In his first major policy announcement since joining the Ohio Democratic gubernatorial primary earlier this month, former Rep. Dennis Kucinich said if he’s elected he would put an end to all oil and natural gas drilling in the state and ban underground injection wells often used to dispose of industry waste.
In a speech delivered in Columbus, OH, on Thursday, Kucinich said the highest priority of the state should be protecting fresh water supplies, calling his policy proposal an “economic, social and human health imperative.”
Kucinich, who twice ran for the Democratic presidential nomination, said if elected as governor he would direct the Ohio Department of Natural Resources under the state constitution to stop issuing all drilling permits. He also would order a ban on state-wide injection wells “to protect public health and water supplies.”
The Ohio legislature now has an industry friendly Republican majority. While Kucinich’s remarks indicated that he would rely on the power of the governor’s office to achieve his policies, he told reporters that he has experience working across the aisle.
In a speech aimed largely at the perceived dangers of high-volume hydraulic fracturing, Kucinich said existing permits would be “carefully scrutinized for compliance and cancelled for any infraction.” He also said the power of eminent domain would be invoked to “acquire existing drilling sites, settle up royalties for locals, close the wells and levy a severance fee on the companies.” In addition, he threatened a “major class action lawsuit” against any producers or injection well operators that have caused injury to Ohioans or the environment.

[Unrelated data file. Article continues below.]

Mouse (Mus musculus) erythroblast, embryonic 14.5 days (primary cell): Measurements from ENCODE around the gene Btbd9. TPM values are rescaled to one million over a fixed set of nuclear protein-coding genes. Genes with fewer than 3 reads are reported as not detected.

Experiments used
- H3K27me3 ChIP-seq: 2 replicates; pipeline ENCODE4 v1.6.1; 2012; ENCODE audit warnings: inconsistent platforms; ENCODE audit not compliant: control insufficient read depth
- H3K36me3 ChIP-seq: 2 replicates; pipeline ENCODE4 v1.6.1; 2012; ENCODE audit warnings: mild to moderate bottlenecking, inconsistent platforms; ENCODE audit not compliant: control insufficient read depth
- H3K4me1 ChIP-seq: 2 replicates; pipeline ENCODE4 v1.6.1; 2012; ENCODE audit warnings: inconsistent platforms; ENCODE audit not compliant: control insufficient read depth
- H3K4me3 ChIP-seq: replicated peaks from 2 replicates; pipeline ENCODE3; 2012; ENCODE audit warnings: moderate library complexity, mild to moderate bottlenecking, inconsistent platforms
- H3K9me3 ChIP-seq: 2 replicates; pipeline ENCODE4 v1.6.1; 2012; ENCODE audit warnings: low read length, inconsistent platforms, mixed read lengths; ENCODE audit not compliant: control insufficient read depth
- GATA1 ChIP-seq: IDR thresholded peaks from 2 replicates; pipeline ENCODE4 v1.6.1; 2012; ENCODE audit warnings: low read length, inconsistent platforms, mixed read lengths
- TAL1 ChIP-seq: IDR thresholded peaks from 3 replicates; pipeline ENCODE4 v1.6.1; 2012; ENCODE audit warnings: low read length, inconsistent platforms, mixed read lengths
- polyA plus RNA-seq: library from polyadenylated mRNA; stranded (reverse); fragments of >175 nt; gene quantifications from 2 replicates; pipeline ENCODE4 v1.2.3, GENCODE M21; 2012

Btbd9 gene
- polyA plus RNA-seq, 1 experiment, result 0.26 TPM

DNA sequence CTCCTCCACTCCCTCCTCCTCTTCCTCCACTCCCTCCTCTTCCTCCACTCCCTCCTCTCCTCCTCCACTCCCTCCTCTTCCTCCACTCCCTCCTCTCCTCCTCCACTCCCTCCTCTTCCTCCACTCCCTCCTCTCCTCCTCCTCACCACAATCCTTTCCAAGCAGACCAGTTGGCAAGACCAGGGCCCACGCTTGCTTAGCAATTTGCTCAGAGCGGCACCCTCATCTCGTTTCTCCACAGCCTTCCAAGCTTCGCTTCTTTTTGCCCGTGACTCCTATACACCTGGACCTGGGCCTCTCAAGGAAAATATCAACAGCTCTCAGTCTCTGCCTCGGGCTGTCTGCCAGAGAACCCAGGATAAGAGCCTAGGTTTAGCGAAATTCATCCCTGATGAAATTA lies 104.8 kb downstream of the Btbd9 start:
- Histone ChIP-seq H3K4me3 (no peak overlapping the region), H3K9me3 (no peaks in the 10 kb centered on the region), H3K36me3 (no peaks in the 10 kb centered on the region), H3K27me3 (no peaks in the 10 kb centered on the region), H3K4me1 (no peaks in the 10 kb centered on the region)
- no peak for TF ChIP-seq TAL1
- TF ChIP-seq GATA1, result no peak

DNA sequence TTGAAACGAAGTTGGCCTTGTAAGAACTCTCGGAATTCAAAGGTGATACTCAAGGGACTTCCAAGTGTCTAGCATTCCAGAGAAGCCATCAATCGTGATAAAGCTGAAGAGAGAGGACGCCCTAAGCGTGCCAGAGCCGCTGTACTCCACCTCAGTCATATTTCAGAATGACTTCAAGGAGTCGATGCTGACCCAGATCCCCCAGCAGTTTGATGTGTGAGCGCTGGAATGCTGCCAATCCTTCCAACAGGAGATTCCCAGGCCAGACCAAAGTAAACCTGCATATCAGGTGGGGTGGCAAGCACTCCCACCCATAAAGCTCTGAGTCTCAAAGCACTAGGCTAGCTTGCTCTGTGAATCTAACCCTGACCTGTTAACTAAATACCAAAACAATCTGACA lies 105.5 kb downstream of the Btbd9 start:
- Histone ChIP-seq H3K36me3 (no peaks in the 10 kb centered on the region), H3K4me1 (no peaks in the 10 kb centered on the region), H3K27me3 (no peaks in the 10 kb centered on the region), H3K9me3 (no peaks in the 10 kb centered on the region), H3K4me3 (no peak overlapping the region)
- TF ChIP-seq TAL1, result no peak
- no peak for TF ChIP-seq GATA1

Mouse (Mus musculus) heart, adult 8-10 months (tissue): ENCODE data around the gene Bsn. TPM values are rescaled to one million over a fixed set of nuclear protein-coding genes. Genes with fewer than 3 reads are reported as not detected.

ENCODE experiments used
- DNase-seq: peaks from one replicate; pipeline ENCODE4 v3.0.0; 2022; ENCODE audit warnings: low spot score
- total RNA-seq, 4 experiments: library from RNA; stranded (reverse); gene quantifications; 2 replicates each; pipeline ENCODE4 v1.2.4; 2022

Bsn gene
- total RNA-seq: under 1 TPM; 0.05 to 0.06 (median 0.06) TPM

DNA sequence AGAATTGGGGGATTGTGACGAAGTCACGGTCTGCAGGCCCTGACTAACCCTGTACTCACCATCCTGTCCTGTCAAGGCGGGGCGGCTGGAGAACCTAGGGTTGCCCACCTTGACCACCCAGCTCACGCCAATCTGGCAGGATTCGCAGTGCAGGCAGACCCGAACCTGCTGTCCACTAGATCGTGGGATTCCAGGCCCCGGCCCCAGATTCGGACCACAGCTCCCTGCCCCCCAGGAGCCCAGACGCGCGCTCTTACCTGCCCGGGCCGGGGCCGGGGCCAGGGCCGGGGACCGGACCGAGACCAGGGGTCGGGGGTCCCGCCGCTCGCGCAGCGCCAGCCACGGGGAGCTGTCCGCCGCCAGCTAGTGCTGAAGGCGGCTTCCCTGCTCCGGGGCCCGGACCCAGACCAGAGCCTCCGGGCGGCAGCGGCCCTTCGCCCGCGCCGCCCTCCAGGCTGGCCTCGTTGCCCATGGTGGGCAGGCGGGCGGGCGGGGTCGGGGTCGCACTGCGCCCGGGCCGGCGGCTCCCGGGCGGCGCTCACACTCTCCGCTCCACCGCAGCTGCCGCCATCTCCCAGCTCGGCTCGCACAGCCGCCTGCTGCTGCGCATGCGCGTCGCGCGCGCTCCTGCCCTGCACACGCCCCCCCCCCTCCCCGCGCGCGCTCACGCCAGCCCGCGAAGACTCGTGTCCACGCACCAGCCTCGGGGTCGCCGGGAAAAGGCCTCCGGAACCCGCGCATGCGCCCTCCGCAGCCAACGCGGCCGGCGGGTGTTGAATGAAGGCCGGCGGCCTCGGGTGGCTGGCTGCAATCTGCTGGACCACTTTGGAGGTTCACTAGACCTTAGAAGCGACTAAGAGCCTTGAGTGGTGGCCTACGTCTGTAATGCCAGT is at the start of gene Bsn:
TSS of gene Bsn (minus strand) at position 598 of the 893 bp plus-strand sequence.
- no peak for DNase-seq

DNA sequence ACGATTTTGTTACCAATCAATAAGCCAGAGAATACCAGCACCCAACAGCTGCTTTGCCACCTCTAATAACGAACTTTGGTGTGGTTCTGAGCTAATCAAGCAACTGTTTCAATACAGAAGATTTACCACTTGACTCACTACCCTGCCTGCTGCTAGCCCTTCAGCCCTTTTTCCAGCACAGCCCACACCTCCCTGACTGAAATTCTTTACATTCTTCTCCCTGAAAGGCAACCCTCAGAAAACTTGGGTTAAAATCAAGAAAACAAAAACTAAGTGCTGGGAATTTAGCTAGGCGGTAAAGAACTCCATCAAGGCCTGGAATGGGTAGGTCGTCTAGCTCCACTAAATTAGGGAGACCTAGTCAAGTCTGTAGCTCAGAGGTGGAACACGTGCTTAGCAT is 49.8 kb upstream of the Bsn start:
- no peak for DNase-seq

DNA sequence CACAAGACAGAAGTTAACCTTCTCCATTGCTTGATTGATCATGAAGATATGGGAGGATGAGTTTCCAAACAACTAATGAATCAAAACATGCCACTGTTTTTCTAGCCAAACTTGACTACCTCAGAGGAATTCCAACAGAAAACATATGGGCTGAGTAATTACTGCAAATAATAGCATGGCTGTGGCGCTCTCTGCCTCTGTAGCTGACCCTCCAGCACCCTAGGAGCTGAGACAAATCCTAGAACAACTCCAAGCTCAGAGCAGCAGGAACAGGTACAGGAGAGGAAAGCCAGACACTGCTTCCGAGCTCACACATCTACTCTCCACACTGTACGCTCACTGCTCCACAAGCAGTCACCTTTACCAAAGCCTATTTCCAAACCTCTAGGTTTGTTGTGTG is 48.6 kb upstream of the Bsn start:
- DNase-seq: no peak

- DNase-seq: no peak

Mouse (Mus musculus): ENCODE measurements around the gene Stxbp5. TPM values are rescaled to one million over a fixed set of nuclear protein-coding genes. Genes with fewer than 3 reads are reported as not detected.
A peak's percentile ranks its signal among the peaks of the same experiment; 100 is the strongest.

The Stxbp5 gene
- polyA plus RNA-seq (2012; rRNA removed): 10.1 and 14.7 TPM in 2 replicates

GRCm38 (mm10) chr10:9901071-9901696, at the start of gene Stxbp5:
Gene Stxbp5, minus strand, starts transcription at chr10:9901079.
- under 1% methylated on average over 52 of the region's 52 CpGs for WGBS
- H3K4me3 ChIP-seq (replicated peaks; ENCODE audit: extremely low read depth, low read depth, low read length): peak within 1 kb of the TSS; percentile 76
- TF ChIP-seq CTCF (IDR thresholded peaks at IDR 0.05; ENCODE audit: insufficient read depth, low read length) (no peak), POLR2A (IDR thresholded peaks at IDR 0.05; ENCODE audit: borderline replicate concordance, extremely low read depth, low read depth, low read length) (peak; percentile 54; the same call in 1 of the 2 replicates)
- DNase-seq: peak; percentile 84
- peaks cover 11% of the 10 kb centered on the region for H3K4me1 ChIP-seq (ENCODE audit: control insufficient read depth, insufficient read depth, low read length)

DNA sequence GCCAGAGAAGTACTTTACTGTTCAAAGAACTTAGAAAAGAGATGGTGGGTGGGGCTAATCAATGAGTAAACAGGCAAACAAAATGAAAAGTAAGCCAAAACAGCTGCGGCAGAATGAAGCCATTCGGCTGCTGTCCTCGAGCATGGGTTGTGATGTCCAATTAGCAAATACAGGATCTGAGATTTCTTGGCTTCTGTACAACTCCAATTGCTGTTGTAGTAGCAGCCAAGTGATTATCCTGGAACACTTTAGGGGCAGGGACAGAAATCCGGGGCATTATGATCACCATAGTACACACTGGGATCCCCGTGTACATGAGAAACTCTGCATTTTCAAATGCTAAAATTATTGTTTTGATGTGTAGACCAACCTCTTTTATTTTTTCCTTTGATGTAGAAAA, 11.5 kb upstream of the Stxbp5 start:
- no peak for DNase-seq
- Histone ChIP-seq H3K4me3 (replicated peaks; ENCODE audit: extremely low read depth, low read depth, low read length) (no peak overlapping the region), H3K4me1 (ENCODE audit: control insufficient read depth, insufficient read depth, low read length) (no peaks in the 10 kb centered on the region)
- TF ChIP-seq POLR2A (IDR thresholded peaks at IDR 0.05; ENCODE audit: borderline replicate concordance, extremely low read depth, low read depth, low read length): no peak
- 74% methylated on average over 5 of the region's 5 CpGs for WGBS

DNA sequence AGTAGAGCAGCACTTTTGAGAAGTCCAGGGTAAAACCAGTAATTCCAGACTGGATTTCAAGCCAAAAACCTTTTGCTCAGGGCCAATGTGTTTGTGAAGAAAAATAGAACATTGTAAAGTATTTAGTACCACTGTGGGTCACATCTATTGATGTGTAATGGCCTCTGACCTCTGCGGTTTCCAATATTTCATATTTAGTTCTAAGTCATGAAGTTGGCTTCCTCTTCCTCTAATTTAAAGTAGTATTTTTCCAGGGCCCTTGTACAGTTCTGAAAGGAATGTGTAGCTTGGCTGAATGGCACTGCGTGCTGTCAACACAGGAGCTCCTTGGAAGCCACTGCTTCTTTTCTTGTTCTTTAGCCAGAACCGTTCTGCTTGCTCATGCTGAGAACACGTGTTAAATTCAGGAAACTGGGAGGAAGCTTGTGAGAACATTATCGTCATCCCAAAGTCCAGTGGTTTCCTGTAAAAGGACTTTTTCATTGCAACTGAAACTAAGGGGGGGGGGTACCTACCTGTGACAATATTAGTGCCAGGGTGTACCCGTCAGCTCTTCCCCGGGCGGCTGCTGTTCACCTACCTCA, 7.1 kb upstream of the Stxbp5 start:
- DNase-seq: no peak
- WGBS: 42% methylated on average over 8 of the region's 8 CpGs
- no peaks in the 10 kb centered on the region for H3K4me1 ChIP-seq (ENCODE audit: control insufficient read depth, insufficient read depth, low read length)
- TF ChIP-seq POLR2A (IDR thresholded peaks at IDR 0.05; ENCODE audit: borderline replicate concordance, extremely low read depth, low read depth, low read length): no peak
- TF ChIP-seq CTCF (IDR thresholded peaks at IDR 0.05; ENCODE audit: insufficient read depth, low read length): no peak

Ohio has helped send the nation’s gas production soaring in Appalachia with Pennsylvania and West Virginia. Utica Shale drilling is underway throughout the eastern part of the state, with its current epicenter in the southeastern counties.
Ohio Oil and Gas Association spokesman Mike Chadsey called Kucinich’s speech a “throw away line from an establishment politician in front of a downtown crowd.” He said Kucinich “should come to southeast Ohio and say that when you are looking into the eyes of hard working folks relying on these opportunities to feed their kids.”
Republican Gov. John Kasich is term limited and will leave office in 2019. Most of the state’s shale boom has unfolded under his two terms in office. He took office in 2011, the same year the first commercial Utica production was reported.
The Ohio Democratic primary field includes the former director of the Consumer Financial Protection Bureau Richard Cordray; state Sen. Joe Schiavoni; Ohio Supreme Court Justice Bill O’Neill, and former state Rep. Connie Pillich.
Attorney General Mike DeWine and Lt. Gov Mary Taylor are facing off in the Republican primary.
Kucinich in his presidential campaigns had advocated for universal healthcare, banning offshore drilling and increasing renewable energy. Cordray lead a recent poll conducted by the 1984 Society, a bipartisan group founded by former state senate members. Kucinich trailed him by seven points in the poll. On the Republican side DeWine lead Taylor by a wide margin, carrying 54% of the 801 respondents who were polled.